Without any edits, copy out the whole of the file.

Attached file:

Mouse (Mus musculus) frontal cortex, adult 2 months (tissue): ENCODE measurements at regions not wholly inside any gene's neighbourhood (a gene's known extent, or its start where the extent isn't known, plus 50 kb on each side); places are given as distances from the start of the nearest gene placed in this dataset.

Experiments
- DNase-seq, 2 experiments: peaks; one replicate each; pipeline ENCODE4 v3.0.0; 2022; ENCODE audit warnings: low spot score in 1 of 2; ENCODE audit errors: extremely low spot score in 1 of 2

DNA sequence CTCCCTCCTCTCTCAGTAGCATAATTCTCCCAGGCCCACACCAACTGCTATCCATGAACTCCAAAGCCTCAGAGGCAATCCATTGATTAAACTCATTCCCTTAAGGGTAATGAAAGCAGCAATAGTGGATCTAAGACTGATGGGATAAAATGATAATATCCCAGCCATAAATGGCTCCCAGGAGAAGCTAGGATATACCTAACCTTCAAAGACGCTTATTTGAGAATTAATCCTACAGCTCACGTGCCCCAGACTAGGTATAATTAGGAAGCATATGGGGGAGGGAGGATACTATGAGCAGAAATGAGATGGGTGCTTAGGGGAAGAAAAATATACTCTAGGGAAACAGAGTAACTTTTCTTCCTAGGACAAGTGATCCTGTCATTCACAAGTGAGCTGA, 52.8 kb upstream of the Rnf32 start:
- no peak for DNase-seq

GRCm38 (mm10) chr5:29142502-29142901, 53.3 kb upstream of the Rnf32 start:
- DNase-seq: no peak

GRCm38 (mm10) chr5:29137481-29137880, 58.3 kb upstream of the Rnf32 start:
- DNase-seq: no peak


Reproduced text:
Mouse (Mus musculus) frontal cortex, adult 2 months (tissue): ENCODE measurements at regions not wholly inside any gene's neighbourhood (a gene's known extent, or its start where the extent isn't known, plus 50 kb on each side); places are given as distances from the start of the nearest gene placed in this dataset.

Experiments
- DNase-seq, 2 experiments: peaks; one replicate each; pipeline ENCODE4 v3.0.0; 2022; ENCODE audit warnings: low spot score in 1 of 2; ENCODE audit errors: extremely low spot score in 1 of 2

DNA sequence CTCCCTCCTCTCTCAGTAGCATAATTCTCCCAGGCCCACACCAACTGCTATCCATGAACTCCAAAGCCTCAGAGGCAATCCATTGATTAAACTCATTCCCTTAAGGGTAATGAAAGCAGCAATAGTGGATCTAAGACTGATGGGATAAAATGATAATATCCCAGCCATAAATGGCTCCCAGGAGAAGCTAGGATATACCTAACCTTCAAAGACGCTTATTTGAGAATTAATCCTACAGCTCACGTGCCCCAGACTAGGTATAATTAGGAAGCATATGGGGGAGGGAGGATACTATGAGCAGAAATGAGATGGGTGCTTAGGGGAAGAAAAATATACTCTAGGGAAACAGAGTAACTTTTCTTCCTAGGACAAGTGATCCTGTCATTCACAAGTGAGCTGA, 52.8 kb upstream of the Rnf32 start:
- no peak for DNase-seq

GRCm38 (mm10) chr5:29142502-29142901, 53.3 kb upstream of the Rnf32 start:
- DNase-seq: no peak

GRCm38 (mm10) chr5:29137481-29137880, 58.3 kb upstream of the Rnf32 start:
- DNase-seq: no peak